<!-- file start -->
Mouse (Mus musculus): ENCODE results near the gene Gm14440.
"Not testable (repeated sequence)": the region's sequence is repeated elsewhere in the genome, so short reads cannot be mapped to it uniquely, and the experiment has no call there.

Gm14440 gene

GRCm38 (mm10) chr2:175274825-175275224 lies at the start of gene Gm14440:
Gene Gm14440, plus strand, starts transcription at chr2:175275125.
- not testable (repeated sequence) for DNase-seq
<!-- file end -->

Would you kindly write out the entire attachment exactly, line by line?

Mouse (Mus musculus): ENCODE results near the gene Gm14440.
"Not testable (repeated sequence)": the region's sequence is repeated elsewhere in the genome, so short reads cannot be mapped to it uniquely, and the experiment has no call there.

Gm14440 gene

GRCm38 (mm10) chr2:175274825-175275224 lies at the start of gene Gm14440:
Gene Gm14440, plus strand, starts transcription at chr2:175275125.
- not testable (repeated sequence) for DNase-seq